by Frank Granshaw and Annette Carter.
Our recent trip to Glasgow, Scotland for the UN climate conference for 2021 (COP26) involved a lot of travel by train. We had constant reminders to “Mind the gap when alighting the carriage.” This phrase felt very much in line with the genteel friendliness of the Scottish people we met. For the nearly 40,000 of us who went to Scotland in the fall of 2021, it also seemed a symbol for closing the gap between what is being done and what still needs to be done to rein in runaway climate change.
Given the unusual nature of the past two years, many of us hoped for a political tipping point where the nations of the world would finally commit to the massive change needed to ensure our collective survival. Unfortunately, what happened fell tragically short.
Despite this, there were surprises. Perhaps the brightest of these was the unprecedented degree to which grassroots groups in the UK were remotely involved in the conference. To understand why this is significant, consider the major groups that attend these conferences. First are the negotiators, working to craft agreements. Second are the staff who support the process.
Next, there are the official observers (like us) who witness and hopefully influence the negotiations. There are also the many unofficial observers who witness and influence from outside the conference. What was unprecedented with COP26 was the magnitude of this latter group. Unable to directly attend the conference, a broad collection of civic groups were connected virtually to the conference, often organizing their own local cultural and educational events as an extension of the official observer space. Particularly noteworthy is the role of Quakers in both the official and unofficial spaces.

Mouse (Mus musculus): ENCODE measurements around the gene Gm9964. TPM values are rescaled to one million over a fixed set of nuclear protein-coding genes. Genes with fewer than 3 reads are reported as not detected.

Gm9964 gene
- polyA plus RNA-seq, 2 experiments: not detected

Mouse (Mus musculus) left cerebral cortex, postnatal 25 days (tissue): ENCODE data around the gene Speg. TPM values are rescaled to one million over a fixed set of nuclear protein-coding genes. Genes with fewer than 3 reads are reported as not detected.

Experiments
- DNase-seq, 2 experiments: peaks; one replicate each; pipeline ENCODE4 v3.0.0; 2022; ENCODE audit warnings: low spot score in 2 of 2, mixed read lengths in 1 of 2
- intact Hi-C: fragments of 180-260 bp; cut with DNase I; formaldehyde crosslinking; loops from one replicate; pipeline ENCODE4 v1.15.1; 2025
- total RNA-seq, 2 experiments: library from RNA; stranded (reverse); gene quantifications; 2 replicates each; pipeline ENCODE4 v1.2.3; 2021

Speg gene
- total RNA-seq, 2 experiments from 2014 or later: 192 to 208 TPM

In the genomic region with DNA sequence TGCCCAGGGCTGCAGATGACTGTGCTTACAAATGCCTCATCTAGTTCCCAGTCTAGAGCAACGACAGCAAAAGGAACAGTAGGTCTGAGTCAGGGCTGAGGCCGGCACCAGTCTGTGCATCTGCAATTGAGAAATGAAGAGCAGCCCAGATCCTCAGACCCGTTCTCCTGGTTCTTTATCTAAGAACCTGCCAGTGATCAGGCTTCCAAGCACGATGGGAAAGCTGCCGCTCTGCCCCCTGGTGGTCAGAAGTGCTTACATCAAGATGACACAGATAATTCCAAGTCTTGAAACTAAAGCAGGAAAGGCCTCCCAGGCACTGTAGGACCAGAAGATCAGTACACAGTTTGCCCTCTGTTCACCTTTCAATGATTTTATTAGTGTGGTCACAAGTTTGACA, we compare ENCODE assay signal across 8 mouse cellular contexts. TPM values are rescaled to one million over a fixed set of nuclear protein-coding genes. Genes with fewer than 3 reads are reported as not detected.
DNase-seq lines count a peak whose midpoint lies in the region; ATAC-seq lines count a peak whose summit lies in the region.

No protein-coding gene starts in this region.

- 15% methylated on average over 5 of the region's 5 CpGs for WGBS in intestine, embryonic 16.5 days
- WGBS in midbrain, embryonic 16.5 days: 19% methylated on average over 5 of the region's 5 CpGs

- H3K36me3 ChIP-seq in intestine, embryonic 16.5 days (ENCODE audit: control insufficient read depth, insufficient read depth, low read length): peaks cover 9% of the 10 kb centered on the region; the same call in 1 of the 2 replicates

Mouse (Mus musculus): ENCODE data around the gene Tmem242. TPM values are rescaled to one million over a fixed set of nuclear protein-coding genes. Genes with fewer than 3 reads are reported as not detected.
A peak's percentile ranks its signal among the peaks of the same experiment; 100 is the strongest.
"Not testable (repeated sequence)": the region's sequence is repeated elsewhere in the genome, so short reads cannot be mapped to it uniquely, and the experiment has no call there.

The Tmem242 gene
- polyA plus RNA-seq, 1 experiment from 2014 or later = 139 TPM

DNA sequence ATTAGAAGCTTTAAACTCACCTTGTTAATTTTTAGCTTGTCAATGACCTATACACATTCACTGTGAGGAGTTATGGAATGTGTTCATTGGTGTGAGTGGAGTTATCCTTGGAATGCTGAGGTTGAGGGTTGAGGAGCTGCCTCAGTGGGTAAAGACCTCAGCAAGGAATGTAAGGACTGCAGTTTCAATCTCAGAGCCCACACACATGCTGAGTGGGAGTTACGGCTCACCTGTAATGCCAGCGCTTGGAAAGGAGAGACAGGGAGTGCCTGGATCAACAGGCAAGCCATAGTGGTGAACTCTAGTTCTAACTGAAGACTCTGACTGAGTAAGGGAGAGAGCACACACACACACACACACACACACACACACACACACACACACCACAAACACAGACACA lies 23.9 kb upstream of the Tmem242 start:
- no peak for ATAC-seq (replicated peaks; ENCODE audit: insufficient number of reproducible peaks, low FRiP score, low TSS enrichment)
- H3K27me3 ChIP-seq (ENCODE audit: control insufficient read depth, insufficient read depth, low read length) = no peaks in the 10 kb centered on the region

Groups like Quaker Earthcare Witness, Friends World Committee on Consultation, and the Quaker United Nations Office were represented inside the conference space. Other groups (Quakers in Scotland and Quakers in Britain) were highly active supporting community climate events throughout the UK. Collectively these groups were instrumental in the following:
- Coordinating Quaker involvement in major public demonstrations during the conference,
- Speaking at interfaith panel events and building relationships with other faith groups,
- Speaking at other community events,
- Supporting side events like the People’s Summit,
- Organizing events to advocate for Climate Justice, and
- Organizing “quiet diplomacy” meetings with negotiators.
While COP26 began chaotically with concerns about equitable access and ended with a sense of too little having been done to deal with serious threats to human survival, it also came with powerful examples for how civil society can be more engaged with an issue that involves all of us. As we look at the road ahead, these examples provide models of something we must do if we hope to find effective and equitable solutions to the climate crisis—engage far more of us in a critical international process. The fact that so many Quakers were involved in the engagement that made this COP distinctive raises the question of how we as Quakers in other parts of the world can build on their experience. In doing so, three key questions arise.
How can we educate ourselves about the international process and find ways to participate in and influence it from a distance?
How can we bridge the gap between our local communities and what is happening at international conferences that will shape the legacy we leave to our children and grandchildren?
How can we recognize local efforts that are similar to international efforts that we can build on and grow?
Frank Granshaw and Annette Carter are both members of the Multnomah Monthly Meeting of the Religious Society of Friends in Portland Oregon and have been observer delegates to three UN Climate Conferences (the last two as observers with QEW).